tourist or local?

Following up on the previous post, who should I as an artist be spending my hours working for? The person that walks by with little context or background, that I have to grab in 30 seconds? The art critic that has seen it all before and dismisses the simple, desiring the meaty layered message with depth and requiring knowledge of references and context? the sophisticated connoisseur that is somewhere in between?

In the front of my gallery I have a big wall of monitors that I have been exploring how best to use.

Three paths

  • BEST OF THE BEST — Do I have it rotate my top 20, so people walking by the first time are guaranteed to see the best of the best, in order to increase my chances of getting them to stop and come in?
  • WIDE VARIETY — Do I have it rotate my top 200 or 500 so the people that live locally always have something new to see, and incentivize them to come by more often at the risk of not having the best work for the tourists?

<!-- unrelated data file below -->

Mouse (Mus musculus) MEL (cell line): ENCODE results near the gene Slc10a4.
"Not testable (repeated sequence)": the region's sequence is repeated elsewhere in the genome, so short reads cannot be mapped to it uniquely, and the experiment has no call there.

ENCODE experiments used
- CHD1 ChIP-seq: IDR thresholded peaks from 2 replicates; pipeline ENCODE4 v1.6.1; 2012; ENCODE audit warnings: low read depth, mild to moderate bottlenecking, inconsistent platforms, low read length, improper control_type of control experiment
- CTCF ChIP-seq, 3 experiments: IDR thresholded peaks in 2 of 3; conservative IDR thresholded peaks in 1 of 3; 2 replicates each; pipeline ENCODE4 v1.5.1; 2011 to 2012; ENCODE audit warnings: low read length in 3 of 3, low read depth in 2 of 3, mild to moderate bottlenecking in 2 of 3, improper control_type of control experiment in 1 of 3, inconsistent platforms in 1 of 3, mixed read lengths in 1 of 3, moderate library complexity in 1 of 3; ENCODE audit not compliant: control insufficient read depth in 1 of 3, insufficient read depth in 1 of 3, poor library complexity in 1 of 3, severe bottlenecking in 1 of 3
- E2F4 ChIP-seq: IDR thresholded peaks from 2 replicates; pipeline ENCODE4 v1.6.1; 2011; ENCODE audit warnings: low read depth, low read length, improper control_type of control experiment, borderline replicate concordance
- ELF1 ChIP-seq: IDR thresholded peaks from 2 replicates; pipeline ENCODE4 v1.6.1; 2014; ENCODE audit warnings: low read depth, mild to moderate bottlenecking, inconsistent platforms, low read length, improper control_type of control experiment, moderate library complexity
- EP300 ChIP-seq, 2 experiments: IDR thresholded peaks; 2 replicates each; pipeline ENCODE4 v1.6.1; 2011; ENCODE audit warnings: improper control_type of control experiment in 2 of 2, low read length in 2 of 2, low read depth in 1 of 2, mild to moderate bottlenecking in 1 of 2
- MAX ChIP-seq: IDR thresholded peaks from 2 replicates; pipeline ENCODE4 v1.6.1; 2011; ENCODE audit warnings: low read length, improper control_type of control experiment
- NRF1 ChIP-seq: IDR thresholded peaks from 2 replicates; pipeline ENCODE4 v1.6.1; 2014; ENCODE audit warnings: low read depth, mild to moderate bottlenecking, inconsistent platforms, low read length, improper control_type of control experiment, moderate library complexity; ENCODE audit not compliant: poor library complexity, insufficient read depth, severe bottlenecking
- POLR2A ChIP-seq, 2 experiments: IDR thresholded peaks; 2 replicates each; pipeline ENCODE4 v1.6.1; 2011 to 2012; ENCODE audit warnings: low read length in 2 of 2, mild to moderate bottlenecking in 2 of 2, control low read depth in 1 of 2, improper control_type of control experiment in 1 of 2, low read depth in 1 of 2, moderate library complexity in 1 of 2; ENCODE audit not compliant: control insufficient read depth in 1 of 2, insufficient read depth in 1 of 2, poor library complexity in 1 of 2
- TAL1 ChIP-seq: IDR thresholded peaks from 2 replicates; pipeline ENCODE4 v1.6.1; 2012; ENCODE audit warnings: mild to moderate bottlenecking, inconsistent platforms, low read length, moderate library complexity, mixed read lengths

• FLASHING NEON — Or do I go stroboscopic, moving stuff around, flashing HEY YOU, and other such eye searing vegas like tactics? No no I won’t. I just add it here for discussion.

In the social media world, do we blast our message repeatedly trying to get the people that only check facebook/twitter occasionally at the risk of repeating ourselves over and over alienating our most loyal readers?

The tourist or local quandary is an analogue to the attention span quandary, I wrote about in the museum. Do we play to get the simple message to many or the complex message to a few?

I think the answer is a personal one for each of us. Are we looking for fame/notoriety? respect? some sort of validation from the critics/experts/nobel committee? is it purely a financial data model waiting to have its tables pivoted and the maximal revenue path spit out? If so, I suspect the answer depends on the price of our goods/service. The lower the cost the more slanted towards the flashing neon lights, because you require volume, and impulse purchases don’t have a high threshold to get over. Though its true that if you throw enough monkeys at a typewriter farm, or darts at a dartboard, or social media posts at a vacuum, you increase your chances of finding that person that’s interested in a deep purchase, you also alienate many deep purchasers in the available pool.

Perhaps the solution is a layered approach. Have some part of your message by shouting from the rooftops, and another part of your message be a million volume library of careful consideration.

But seriously, should my video wall be TOP40 or DEEP TRACKS?


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